Now that Seal is nearing the autumn of his career, he did what most pop singers whose hit-making days are in the rearview generally do: release an album of standards. Aptly and un-ironically, titled Standards, the collection includes a version of “It Was a Very Good Year,” a classic song that he managed to turn into one of his own. Continue reading »

Oct 242017
 
mitski i'm a fool

We named Mitski’s One Direction cover one of the best covers of 2015. For her newest cover, she veers about as far as one can in the opposite direction: a Frank Sinatra song. She tackles “I’m a Fool to Want You,” a standard Sinatra actually co-wrote with Jack Wolf and Joel Herron, for a new Planned Parenthood benefit series. The song is also, according to us, the fifth-best Sinatra cover Bob Dylan has done out of all 52 he’s recently released. So the bar is high. Continue reading »

Apr 032017
 
Bob Dylan Standards

With the release of his mammoth Triplicate album last week, Bob Dylan upped the number of Great American Songbook standards he’s covered to 52: 10 on 2015’s Shadows in the Night, 12 on last year’s Fallen Angels, 30 (30!) on Triplicate.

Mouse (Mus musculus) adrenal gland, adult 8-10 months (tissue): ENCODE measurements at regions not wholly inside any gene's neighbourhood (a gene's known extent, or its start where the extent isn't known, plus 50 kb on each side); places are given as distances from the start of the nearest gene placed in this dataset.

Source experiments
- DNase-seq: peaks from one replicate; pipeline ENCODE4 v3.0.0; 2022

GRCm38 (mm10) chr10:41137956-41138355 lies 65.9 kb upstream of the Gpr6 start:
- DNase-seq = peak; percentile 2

The original idea was that these would all be covers of songs Frank Sinatra once sang. Though Bob’s veered away from that some, Ol’ Blue Eyes still looms large. At their best, these songs embody Sinatra’s emotion and versatility as Dylan finds his own way in to a song. At their worse, they sound like Tony Bennett karaoke by someone who can’t sing.

So with so many of Dylan’s standards covers now out, we decided to rank all 52 songs. Some of Dylan’s finest-ever vocal performances are on these three albums. Also some that make Self Portrait look inspired. So let’s try to separate the wheat from the chaff, the curds from the whey, the In the Wee Small Hours of the Morning from the Sinatra Sings Great Songs from Great Britain. Continue reading »